Following most of the second half, with its odd, awkward moments of gum-eyed half-smiles and strange, almost elegant, and simultaneously robotic gesticulations and mannerisms, the second case of the symbolic image finds us in a room lit by ultraviolet bulbs, filled with what look like industrial machines. Over low quasi-musical, quasi-discordant noise, the camera stares up toward a ceiling that is not there, revealing a ventilation system, plumbing, and suspended light fixtures. The camera hypnotically pans around, slowly foregrounding a vapor, an unrelenting smokiness in the room until the camera finds and fixates on an oddly hanging tube with a wide mouth. The camera turns to face the opening to the tube, as the tube slowly, steadily sucks in the room’s fog. If we consider the overarching message of the film, the passage from the gentler, more joyous first half of the film seems clear in its relationship to Buddhism, while the second half of the film expresses a litany of small corruptions and subtle discontentednesses and alienations. The only obvious interpretation of the tube seems to be that the tube itself might represent global capitalism, slowly, invisibly, practically imperceptibly forcing all that might ever lie before it into its gaping, exploitative, brutal mouth—even that which would seem wholly incompatible with its ethos—in this case, Buddhism, itself, which brings us to the third case.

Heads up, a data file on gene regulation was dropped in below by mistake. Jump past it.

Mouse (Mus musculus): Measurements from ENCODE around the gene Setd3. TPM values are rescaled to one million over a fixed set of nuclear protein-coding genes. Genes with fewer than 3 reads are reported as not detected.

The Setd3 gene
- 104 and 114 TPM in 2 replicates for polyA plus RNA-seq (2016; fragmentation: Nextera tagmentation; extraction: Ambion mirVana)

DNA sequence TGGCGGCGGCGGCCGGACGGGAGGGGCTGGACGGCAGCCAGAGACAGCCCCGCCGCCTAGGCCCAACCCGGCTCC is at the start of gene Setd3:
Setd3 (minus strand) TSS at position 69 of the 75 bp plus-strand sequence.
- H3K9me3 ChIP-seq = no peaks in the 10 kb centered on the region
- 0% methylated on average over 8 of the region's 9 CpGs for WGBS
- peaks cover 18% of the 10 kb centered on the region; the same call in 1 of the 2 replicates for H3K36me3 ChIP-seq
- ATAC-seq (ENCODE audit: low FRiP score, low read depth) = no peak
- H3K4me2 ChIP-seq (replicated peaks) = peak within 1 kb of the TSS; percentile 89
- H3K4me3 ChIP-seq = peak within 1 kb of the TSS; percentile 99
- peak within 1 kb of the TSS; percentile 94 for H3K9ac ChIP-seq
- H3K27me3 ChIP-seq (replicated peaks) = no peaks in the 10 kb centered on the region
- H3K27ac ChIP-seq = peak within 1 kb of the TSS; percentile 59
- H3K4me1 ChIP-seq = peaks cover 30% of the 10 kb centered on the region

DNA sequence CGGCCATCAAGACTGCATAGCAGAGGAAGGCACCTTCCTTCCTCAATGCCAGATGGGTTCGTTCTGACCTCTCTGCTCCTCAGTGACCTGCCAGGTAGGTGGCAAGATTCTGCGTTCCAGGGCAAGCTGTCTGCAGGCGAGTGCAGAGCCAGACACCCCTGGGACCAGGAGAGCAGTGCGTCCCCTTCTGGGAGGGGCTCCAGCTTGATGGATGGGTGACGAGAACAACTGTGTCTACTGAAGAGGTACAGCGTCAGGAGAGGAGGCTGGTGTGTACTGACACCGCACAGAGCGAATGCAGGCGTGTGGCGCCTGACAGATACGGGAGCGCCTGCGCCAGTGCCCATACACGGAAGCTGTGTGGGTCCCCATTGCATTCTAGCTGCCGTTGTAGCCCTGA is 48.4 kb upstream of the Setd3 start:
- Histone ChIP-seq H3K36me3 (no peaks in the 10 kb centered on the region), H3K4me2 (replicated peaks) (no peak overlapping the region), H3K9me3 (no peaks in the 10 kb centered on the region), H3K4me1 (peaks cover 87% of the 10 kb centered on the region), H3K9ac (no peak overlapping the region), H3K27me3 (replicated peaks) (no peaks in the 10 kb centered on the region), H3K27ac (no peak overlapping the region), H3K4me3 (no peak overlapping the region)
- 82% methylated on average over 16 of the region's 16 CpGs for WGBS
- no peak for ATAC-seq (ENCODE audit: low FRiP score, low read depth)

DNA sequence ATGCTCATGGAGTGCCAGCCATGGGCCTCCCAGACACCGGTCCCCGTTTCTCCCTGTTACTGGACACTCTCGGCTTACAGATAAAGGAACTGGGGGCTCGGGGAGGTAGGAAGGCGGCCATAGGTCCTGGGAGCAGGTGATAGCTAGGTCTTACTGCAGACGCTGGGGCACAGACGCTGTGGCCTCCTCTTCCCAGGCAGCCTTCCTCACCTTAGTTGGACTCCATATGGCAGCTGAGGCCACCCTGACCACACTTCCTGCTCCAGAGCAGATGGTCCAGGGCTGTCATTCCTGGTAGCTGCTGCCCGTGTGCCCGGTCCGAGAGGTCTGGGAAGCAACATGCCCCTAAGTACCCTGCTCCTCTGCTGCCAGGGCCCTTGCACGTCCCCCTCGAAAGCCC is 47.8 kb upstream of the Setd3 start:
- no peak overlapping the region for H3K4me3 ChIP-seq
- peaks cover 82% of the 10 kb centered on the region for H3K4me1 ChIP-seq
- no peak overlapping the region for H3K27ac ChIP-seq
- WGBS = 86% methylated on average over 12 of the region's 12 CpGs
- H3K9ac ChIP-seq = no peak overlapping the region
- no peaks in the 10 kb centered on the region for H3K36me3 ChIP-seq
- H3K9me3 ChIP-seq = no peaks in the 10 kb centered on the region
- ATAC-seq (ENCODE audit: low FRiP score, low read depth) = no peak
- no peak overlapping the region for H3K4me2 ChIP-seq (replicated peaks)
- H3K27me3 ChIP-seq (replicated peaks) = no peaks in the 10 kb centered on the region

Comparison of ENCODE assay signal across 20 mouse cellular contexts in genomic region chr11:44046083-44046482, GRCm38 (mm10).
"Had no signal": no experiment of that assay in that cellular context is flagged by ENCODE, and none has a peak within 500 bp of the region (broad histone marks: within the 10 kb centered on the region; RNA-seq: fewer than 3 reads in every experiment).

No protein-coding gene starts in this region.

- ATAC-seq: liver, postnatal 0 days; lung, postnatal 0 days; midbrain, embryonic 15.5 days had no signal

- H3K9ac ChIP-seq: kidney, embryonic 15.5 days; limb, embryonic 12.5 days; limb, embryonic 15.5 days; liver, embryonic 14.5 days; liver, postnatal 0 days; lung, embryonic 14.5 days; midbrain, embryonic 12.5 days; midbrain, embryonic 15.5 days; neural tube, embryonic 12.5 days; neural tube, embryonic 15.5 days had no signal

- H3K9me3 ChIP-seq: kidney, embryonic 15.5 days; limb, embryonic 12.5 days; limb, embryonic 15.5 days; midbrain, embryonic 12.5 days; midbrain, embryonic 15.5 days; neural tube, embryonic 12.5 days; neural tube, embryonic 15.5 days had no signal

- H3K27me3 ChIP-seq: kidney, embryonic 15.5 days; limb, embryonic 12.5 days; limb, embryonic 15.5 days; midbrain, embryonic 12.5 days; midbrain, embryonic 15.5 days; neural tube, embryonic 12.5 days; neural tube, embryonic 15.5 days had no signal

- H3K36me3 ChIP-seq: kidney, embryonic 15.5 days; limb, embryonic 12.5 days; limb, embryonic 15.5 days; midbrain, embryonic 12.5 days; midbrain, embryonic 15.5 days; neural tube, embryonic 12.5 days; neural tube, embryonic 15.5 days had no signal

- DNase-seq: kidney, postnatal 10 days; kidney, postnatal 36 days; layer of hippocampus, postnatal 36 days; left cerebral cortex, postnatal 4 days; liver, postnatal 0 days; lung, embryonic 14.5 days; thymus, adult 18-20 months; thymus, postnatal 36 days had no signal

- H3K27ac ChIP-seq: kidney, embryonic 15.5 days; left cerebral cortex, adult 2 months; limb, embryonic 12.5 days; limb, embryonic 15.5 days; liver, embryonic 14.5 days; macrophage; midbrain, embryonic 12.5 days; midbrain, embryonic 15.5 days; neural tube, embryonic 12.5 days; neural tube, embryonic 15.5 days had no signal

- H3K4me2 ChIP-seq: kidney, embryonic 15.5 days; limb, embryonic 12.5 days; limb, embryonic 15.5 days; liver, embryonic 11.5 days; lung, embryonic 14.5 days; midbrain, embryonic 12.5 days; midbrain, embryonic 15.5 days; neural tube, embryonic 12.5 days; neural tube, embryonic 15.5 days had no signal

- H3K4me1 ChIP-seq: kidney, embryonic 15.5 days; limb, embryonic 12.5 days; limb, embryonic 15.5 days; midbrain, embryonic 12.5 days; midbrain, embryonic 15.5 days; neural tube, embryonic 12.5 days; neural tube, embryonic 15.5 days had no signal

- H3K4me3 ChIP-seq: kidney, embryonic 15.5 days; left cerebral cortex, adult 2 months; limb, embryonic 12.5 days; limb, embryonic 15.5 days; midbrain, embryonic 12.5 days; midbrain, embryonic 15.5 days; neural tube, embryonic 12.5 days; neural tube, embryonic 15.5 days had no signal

The film ends in a kind of perverted distortion of the mood of the beginning of the film, which is to say that of joy, but perhaps this is now capitalistic joy. In place of the calm contentedness of the Buddhistic first half of the film, the mood is here replaced by an exuberant, spasmodic happiness achieved through a succession of images of gigantic masses of city-dwelling dancers in the public park, enthusiastically synchronized in their hyperactive dance-as-exercise routine, complete with the instructor in the center, leading the way—in some way, it feels like an army of the health-obsessed, but instead of ritualistic marching, we bear witness to an aerobics routine. The implication might be double: first, the happiness here feels false in the context of a second half of the film in which nothing feels natural and especially juxtaposed to the first half of the film in which everything is awkward but, counterintuitively, feels completely organic, maybe even endearing; second, one cannot help but notice how “wellness” is commoditized in capitalist society such that something as seemingly harmless (indeed helpful) as exercise is both packaged for mass consumption and weaponized against workers as a force for increasing their productivity and usefulness. If nothing else in the film shows it, the proletarian sweat routine to the effervescent 8-bit techno music seems to demonstrate the full takeover of capitalism in Weerasethakul’s Thailand.